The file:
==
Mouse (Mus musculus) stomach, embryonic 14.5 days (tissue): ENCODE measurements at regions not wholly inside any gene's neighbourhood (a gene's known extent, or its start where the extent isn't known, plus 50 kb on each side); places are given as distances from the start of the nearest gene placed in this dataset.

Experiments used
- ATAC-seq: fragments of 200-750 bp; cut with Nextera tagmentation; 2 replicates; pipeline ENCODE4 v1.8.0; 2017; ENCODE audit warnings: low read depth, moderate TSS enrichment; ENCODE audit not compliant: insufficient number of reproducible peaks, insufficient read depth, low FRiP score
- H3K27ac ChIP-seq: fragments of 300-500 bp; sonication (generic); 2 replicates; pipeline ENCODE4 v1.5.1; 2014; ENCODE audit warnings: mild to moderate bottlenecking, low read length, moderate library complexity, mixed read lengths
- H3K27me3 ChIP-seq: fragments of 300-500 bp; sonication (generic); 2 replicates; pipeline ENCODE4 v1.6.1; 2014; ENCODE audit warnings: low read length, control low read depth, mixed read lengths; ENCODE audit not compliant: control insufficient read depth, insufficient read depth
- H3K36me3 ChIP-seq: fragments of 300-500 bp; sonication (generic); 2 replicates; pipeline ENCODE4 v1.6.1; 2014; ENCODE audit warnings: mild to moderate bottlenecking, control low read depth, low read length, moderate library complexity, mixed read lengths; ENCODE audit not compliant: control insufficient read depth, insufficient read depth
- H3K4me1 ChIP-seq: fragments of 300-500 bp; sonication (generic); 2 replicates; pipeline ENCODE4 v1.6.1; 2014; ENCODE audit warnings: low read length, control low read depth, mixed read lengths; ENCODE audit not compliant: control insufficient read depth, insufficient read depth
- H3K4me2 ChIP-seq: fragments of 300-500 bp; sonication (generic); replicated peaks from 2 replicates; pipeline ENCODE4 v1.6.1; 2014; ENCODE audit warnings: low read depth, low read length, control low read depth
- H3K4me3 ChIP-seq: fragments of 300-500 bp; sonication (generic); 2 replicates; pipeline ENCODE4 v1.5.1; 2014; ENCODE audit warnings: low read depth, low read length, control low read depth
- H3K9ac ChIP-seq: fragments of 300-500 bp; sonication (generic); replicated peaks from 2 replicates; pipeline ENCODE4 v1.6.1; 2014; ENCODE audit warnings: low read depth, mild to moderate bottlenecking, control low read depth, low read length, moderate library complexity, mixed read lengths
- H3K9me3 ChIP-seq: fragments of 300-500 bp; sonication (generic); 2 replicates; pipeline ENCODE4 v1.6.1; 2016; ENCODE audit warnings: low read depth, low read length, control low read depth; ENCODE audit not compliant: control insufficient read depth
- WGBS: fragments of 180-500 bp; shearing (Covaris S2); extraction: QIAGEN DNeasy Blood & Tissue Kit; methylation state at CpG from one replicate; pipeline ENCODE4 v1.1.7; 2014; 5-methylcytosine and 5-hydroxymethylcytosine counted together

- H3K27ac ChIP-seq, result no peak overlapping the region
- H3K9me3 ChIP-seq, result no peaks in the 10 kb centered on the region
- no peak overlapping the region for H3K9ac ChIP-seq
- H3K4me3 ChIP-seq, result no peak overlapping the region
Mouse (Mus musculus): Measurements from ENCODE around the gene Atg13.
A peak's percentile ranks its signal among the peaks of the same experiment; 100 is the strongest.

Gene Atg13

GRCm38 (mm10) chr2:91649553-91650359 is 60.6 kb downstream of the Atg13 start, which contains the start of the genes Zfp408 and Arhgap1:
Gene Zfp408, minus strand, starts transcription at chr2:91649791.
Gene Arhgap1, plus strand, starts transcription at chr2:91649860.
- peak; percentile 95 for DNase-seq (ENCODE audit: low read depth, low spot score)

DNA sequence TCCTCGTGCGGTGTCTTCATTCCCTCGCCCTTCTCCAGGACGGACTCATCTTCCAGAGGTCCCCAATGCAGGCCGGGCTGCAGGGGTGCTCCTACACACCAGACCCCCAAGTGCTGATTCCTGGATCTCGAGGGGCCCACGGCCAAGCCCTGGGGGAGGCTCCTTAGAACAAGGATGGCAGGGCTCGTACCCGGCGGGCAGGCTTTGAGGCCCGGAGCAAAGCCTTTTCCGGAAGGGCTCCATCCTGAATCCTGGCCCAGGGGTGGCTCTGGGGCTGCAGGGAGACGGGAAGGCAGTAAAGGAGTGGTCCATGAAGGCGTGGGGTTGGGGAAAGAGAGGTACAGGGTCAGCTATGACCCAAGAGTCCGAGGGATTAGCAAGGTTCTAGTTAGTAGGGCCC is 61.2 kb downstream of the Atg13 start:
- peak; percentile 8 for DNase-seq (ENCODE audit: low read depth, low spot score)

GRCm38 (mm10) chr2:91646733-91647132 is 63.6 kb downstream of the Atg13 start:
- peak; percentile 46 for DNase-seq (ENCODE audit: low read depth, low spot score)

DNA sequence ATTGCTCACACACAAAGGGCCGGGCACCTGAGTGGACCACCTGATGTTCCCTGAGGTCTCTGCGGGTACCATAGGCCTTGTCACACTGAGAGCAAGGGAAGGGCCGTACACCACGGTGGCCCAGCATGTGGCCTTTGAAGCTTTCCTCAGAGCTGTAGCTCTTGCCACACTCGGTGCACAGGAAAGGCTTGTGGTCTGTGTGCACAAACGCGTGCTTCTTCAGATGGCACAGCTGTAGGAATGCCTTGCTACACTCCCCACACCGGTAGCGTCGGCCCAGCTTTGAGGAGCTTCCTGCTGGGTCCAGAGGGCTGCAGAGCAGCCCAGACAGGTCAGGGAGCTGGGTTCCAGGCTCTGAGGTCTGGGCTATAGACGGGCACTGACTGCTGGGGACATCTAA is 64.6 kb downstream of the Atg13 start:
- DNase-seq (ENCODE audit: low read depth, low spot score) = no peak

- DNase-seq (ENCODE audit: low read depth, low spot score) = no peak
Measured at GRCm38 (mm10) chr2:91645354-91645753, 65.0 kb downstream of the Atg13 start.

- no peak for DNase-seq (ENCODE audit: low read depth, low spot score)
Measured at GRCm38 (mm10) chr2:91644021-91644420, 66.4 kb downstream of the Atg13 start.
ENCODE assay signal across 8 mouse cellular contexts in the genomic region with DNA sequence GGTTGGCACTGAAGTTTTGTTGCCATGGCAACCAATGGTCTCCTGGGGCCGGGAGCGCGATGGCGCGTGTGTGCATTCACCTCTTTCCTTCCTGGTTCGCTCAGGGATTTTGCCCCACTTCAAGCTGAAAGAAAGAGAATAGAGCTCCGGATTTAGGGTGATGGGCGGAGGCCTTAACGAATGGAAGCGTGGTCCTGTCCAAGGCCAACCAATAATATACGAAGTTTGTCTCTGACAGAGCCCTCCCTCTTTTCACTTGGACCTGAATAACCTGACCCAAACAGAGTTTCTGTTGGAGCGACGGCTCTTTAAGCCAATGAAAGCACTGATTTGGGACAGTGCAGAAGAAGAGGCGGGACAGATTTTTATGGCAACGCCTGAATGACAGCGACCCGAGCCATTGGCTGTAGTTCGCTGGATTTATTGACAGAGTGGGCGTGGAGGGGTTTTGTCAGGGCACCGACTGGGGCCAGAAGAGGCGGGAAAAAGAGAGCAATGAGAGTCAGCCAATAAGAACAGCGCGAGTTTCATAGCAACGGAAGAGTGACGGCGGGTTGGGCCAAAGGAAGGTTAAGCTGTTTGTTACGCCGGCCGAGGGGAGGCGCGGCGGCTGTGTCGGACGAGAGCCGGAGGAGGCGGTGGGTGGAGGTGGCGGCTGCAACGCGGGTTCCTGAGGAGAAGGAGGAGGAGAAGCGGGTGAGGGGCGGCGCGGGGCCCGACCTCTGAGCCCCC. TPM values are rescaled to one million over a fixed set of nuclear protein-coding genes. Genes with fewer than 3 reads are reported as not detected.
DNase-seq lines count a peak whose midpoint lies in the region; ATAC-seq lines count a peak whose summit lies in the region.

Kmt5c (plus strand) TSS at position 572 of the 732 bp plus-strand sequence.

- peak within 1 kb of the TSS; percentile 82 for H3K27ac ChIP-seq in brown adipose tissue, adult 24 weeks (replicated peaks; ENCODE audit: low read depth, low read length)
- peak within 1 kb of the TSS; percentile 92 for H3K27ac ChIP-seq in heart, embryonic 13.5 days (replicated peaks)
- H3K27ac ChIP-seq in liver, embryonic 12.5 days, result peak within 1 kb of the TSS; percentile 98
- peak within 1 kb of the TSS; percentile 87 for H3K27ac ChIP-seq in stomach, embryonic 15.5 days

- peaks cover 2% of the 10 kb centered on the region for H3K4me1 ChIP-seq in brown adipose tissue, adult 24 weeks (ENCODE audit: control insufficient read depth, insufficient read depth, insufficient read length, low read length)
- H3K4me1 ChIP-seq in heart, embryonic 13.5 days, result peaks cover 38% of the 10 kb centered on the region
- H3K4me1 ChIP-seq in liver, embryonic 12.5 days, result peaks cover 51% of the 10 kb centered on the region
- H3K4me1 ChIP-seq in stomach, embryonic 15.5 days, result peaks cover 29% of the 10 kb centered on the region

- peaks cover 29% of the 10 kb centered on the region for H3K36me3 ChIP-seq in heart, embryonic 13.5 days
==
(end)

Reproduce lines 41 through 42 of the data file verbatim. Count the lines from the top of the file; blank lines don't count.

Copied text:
- peaks cover 2% of the 10 kb centered on the region for H3K4me1 ChIP-seq in brown adipose tissue, adult 24 weeks (ENCODE audit: control insufficient read depth, insufficient read depth, insufficient read length, low read length)
- H3K4me1 ChIP-seq in heart, embryonic 13.5 days, result peaks cover 38% of the 10 kb centered on the region